Adult Literacy and Numeracy
Just about every job in the service industry requires good literacy and numeracy skills.
Research shows that service sector workers are more likely than average to have challenges relating to their levels of literacy, language and numeracy.
About one in every two workers in the service sector have literacy skills below those needed to participate fully. Business consequences can include an impact on the company bottom-line and lower productivity. In addition, many of the affected people cannot meet the complex demands of their everyday life and work. Tasks that many people take for granted become arduous: emailing, report-writing, reading and banking.
Employees need to know how to:
- understand and follow rules and procedures
- fill out forms such as contracts and timesheets
- read notices, instructions, timetables, job sheets etc
- work on a computer
- write reports
- speak and listen effectively.
An efficient workplace where people get along and things get done depends on everyone knowing what their responsibilities are. Understanding how to work with new and ever changing technology is important too – we all need good computer skills or we get left behind.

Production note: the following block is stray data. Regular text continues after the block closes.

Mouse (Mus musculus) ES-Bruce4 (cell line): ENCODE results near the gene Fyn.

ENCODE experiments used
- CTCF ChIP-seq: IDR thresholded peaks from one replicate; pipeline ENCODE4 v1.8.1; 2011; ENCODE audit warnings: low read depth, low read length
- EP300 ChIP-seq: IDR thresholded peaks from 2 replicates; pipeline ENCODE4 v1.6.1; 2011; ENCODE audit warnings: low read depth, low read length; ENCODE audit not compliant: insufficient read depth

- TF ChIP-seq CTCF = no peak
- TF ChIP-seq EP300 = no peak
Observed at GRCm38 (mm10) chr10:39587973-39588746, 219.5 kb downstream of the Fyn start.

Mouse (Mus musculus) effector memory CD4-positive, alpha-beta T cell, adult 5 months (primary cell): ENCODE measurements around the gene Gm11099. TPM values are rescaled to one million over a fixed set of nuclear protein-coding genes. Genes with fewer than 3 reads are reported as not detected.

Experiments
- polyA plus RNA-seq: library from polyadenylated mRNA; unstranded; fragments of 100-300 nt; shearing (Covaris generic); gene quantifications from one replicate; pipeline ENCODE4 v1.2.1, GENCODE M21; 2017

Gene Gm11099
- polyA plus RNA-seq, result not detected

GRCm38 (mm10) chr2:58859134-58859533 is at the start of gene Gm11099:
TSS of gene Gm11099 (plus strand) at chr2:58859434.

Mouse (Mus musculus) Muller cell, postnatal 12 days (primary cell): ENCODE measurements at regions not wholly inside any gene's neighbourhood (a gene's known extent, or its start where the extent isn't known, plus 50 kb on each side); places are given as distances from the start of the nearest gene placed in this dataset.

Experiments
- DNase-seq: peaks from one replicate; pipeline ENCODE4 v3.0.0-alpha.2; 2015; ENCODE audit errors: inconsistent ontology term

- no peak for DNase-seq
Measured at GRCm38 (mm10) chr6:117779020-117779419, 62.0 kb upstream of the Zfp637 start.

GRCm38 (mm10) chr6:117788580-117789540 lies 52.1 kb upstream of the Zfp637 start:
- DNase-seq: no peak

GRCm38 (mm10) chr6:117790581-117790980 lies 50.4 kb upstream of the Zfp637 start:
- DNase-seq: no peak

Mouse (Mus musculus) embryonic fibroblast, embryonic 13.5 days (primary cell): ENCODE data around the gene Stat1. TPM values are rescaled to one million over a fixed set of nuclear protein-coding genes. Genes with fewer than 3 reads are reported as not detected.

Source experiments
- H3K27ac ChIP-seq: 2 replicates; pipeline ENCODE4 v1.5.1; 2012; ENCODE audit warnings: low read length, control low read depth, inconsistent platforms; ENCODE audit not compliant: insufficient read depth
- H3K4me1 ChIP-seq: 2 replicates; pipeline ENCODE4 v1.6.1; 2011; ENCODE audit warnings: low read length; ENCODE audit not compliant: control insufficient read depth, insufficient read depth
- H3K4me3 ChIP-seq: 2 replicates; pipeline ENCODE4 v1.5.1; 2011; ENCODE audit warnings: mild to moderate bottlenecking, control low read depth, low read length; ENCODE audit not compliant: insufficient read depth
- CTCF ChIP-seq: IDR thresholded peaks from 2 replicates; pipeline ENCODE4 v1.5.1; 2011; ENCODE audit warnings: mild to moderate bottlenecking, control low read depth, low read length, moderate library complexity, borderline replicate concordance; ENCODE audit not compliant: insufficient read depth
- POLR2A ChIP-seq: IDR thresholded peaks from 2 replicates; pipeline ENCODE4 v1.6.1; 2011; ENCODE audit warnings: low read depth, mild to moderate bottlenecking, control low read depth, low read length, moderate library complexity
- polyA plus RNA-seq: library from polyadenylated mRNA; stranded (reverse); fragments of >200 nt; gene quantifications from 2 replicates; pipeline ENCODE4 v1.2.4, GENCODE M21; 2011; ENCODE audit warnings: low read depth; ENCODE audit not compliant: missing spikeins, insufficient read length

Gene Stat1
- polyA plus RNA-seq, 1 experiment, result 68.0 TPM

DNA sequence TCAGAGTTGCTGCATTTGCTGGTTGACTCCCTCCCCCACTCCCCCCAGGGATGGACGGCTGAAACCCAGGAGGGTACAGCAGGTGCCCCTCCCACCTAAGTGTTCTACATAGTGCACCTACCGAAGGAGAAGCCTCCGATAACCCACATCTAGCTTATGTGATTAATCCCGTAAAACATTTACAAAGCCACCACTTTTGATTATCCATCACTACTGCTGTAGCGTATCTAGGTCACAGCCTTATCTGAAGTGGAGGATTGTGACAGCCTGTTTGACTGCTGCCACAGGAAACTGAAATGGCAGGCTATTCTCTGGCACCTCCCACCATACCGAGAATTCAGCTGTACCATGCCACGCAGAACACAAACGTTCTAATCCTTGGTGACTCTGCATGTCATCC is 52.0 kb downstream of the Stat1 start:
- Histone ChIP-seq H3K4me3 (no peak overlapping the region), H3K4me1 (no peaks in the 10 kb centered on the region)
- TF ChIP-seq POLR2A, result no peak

The success of New Zealand businesses in the service sectors and the whole New Zealand economy depends on having skilled and adaptable people in the workforce.
How can ServiceIQ assist to raise the standard in my workplace?
Understanding how to identify literacy challenges and learning differences can help ensure all trainees on ServiceIQ programmes are given the opportunity to succeed.
Even the most skilled and valued service sector employees can struggle with some aspects of learning. Hands-on ability and great interpersonal skills will make someone highly successful in their workplace role. But, sometimes, these same people fail to fully engage with workplace training because of their lack of confidence or skills in reading, comprehension and assessment.
- review your key training resources for plain English
- equip your on-job trainers with a toolkit of knowledge that will help them identify any trainee learning challenges
- provide advice about funding and providers who can support specific learning development opportunities
- check new trainees’ reading and numeracy skills and give feedback, support and suggestions on any necessary improvements.